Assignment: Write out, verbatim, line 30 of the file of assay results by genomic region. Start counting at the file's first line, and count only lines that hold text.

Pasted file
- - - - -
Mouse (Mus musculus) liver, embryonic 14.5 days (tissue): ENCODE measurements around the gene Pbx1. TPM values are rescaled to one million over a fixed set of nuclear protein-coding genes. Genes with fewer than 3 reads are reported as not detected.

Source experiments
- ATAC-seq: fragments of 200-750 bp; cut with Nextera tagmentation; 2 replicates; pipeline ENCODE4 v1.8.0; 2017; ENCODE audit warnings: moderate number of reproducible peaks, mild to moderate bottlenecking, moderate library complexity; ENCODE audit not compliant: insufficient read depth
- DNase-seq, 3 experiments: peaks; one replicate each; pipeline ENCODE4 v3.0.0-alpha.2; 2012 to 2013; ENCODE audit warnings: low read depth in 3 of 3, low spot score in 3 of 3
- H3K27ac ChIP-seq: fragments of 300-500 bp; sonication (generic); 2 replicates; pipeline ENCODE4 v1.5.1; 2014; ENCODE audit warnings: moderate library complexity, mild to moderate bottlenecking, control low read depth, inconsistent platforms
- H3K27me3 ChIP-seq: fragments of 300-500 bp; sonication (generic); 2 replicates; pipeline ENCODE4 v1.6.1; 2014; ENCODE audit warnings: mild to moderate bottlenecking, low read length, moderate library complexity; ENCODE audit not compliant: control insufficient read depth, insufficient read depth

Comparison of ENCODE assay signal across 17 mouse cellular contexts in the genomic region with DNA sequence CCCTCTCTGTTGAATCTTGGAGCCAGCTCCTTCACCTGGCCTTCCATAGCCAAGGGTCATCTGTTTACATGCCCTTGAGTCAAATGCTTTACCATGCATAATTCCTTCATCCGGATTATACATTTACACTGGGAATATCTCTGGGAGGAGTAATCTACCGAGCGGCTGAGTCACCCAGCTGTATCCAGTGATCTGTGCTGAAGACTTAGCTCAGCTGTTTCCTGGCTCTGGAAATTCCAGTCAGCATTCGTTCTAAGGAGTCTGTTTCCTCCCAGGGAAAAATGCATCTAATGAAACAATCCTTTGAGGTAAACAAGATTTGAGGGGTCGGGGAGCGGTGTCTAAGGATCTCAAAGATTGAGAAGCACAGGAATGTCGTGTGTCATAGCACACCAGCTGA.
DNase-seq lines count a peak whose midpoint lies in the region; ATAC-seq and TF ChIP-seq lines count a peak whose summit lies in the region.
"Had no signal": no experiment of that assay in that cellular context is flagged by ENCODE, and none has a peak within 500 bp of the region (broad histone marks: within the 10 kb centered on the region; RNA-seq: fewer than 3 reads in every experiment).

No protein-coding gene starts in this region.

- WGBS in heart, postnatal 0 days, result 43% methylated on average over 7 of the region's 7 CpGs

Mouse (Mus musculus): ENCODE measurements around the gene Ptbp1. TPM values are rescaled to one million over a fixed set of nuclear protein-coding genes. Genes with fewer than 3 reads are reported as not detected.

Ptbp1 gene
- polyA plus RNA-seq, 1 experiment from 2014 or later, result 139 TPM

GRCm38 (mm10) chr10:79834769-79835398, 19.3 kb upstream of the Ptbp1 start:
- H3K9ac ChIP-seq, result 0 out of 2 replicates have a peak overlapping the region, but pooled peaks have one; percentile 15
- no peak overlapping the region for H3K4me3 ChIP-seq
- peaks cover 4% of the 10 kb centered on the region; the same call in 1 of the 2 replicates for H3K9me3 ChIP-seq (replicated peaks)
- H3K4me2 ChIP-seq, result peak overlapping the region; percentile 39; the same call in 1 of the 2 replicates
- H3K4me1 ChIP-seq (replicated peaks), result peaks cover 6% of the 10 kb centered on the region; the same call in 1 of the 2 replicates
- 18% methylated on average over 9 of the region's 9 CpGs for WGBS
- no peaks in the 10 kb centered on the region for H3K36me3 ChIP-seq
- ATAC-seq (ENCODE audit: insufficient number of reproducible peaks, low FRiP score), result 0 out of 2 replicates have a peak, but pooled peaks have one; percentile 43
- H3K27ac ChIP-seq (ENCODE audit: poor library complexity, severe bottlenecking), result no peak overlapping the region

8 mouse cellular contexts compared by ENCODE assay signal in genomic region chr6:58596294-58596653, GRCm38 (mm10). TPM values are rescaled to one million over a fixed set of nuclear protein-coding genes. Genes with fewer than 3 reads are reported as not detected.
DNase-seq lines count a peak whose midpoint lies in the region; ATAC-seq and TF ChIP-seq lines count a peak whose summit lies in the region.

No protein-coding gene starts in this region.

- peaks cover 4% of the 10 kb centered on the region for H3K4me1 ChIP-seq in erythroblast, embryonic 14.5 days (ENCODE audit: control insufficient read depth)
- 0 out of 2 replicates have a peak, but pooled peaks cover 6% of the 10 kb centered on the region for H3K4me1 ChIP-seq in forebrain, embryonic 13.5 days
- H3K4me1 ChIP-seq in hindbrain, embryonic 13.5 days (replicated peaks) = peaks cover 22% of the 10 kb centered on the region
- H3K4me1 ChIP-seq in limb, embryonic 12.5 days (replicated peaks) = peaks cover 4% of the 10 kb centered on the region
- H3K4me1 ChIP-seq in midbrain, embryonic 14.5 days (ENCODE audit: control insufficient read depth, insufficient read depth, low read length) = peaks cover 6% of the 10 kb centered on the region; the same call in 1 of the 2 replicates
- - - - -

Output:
- H3K4me1 ChIP-seq in hindbrain, embryonic 13.5 days (replicated peaks) = peaks cover 22% of the 10 kb centered on the region